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The lunar twilight

July 7, 2014
Posted at 10:52 pm

A sharp-witted reader informed me that I have erred!


As my favorite farm folk fondly pointed out, "We grow too soon old and too late smart." Pennsylvania Dutch homily

Okay, so the moon does so have days and nights, as it jogs along in lock-step with our earth. All sides get sunshine and night ... it just takes longer. A lunar 'day' would be our lunar 'month' ... about 27.nnn earth days long. Full moon, new moon, that sort of thing.

So that would make it difficult for a lunar prison to be in perpetual twilight ... so it would seem ... at first blush.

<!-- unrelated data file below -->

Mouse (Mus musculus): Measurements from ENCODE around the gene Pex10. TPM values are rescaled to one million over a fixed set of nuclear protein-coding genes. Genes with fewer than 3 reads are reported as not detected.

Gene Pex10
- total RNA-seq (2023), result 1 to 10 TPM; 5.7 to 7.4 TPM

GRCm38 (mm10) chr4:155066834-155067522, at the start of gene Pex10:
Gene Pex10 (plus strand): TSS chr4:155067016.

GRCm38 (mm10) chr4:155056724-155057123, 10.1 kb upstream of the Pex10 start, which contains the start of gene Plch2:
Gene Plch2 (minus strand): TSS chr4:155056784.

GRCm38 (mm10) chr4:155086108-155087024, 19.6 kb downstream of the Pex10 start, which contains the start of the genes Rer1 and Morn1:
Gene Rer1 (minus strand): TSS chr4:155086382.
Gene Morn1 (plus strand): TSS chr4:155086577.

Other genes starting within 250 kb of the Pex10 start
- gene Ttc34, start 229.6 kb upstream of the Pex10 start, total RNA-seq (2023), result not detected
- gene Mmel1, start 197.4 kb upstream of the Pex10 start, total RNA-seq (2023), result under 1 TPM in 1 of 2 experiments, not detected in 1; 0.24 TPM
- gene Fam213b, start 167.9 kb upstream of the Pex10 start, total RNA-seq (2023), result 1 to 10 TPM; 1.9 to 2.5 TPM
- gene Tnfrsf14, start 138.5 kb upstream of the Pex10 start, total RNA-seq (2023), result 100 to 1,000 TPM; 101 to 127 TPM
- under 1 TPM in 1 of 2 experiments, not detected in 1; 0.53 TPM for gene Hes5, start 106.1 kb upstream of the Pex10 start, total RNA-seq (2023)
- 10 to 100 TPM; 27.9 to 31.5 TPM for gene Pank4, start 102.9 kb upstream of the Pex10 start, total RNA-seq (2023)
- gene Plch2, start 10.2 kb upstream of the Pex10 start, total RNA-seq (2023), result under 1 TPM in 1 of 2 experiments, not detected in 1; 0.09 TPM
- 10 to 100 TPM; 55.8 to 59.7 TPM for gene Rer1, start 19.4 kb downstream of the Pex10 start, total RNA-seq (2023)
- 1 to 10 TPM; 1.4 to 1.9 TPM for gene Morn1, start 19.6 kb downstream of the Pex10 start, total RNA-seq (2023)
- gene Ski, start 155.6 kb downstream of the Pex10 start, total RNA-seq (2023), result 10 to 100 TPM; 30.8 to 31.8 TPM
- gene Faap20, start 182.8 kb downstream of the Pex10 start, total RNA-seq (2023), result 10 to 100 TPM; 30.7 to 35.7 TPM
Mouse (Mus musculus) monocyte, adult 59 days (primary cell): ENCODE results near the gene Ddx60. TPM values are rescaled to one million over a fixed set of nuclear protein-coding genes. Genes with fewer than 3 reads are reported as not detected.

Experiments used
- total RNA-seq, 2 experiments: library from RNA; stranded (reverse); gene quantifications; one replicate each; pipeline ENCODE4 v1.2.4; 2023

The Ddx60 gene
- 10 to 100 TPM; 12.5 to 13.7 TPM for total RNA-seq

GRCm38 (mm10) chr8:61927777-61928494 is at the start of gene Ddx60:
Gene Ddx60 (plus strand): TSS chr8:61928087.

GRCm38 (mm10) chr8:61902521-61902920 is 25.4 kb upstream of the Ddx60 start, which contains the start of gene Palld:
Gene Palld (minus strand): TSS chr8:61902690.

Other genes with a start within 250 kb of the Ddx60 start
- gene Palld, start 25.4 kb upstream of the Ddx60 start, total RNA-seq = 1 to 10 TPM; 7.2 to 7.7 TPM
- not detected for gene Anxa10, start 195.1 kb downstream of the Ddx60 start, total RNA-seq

And I did a bit of research, and my prison in the eternal twilight is still feasible. Of the two lunar poles, it seems that the moon's south pole is the more interesting. Quote from Wikipedia:

"The lunar south pole is of special interest to scientists because of the postulated occurrence of ice in permanently shadowed areas. Of the lunar poles, the south pole is of greater interest because the area that remains in shadow is much larger than that at the north pole. The lunar south pole craters are unique in that sunlight does not reach the bottom. "

So, our astute friends put their prison complex at the lunar south pole on the side of a crater, in a permanent shadow zone ... never full sun, never full dark. Perfect!

I'm grateful for feedback. It makes for a better story.